This afternoon, Chris Stewart and Andrey Durbach – of Cafeteria, La Buca and Pied-A-Terre fame – secured a location in Gastown for their next restaurant, which will be called The Sardine Can. It’s an apt name, as the space at 26 Powell St. is as tight as they come for a 20 seater – only 500sqft.
The concept sounds like a proper Spanish tapas bar; the hole in the wall kind that Vancouver’s most hopeful food lovers have long been waiting for. Durbach and Stewart want to make it the most casual and accessible restaurant in their stable. That means no molecular gastronomy, no El Bullish artistry, no high falutin’ anything. Instead, Durbach (interview) tells us that we can expect some 12 raciones (small plates) alongside Spanish wines served in tumblers, a decent selection of sherries and Spanish beers, as well as a couple of Cavas.
There wil be 10 seats at the bar (which will double as a kitchen), plus three tables that can be configured to fit groups both small (4) and large (10). As befitting the casual, no nonsense intent of the concept, they will only be serving walk-ins. They’re also toying with the idea of opening as early as 3pm, which is pretty damn awesome, as Gastown is pretty dry before 5:30pm. Expect midnight as their nightly close, perhaps later on weekends.
Sounds pretty perfect, no? Vancouver’s long established small plate restaurants – while taking themselves a little seriously – can sometimes be unfocused on the plate. It’s not uncommon to see them descending pointlessly into the lazy yawnlands of “Asian fusion”. Don’t get me wrong – much of it can be very tasty, and creativity for creativity’s sake is fantastic – but let’s not forget the singular magnificence of a slice of simple sausage next to a sleeve of cold beer. That’ll be especially welcome in an environment that has more in common with Gyoza King or Kintaro than Bin 941 or places with a European context, like Le Crocodile.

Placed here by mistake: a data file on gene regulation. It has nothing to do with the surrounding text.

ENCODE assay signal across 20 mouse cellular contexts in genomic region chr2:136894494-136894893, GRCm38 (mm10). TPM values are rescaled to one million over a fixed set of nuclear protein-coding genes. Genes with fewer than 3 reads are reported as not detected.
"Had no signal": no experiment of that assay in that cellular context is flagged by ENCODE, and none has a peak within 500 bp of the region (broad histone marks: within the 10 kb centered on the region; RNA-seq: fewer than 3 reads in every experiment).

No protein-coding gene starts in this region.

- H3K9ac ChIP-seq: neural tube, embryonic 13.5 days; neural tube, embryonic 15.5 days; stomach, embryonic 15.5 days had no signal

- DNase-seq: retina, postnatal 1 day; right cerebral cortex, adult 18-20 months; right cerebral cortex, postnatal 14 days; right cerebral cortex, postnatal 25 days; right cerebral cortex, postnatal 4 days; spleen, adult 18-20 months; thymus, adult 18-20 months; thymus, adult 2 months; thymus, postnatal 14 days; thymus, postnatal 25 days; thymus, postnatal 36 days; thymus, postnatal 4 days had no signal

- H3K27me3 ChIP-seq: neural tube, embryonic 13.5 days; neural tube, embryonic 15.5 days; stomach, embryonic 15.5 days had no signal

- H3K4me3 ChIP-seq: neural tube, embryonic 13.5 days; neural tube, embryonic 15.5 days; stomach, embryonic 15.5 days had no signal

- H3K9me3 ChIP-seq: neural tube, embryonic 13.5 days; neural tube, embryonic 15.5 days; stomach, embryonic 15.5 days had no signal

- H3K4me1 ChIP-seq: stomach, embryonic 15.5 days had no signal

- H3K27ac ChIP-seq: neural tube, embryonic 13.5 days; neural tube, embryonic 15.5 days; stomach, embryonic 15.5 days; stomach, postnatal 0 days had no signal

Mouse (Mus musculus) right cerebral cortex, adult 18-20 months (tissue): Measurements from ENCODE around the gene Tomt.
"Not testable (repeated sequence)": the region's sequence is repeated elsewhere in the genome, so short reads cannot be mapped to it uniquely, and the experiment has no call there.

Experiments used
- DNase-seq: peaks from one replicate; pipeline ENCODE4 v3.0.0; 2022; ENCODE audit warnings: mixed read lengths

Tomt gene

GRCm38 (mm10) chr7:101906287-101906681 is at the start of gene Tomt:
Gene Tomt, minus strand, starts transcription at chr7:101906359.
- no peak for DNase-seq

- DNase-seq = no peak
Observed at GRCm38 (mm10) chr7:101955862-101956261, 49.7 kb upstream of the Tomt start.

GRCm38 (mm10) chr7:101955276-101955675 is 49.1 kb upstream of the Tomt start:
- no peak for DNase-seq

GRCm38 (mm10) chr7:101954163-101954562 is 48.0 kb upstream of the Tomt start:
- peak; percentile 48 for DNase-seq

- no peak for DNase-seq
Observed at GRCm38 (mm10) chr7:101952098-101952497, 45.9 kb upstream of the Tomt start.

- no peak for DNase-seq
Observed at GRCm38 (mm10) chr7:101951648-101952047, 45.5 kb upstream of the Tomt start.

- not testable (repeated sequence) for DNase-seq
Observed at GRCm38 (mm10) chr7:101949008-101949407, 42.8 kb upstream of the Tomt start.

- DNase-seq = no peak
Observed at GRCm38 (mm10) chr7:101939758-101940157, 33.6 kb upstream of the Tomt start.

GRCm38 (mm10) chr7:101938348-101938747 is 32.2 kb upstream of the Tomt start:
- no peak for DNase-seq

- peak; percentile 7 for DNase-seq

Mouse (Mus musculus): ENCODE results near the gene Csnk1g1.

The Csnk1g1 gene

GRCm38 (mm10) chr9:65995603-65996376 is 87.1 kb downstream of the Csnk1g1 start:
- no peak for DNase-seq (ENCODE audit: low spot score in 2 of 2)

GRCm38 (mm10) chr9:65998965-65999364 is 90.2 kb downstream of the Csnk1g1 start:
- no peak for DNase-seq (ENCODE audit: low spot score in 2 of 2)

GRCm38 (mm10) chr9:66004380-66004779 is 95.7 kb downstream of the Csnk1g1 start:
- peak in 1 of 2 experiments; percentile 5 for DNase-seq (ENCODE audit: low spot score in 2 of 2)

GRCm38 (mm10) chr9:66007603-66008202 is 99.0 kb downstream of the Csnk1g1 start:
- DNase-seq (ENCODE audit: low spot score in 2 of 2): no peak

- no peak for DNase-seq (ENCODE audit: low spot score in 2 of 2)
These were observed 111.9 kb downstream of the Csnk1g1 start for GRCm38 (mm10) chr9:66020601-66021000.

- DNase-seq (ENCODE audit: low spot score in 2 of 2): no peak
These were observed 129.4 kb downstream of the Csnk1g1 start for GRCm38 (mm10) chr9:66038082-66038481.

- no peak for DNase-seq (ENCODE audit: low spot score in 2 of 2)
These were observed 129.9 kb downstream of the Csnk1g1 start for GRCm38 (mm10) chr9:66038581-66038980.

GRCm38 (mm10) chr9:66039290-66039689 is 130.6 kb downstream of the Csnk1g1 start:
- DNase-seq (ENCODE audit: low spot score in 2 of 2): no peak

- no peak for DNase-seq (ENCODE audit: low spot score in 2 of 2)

As I mentioned above, they’ve only just taken possession this afternoon. They’re going to need to do a complete kitchen refit and full body strip before building it up The Sardine Can. The location has seen the failure of countless restaurants in the last couple of decades. It’s been a real turn-and-burn meat grinder, spitting out every concept one can imagine, from Palestinian to Indian. In any event, I’m crossing my fingers for a Spring opening.
I’ll be expanding on the coming of The Sardine Can in my next WE column, which hits the streets on Wednesday. In the meantime, we’ve added it to our select list of restaurant projects that will very likely be awesome.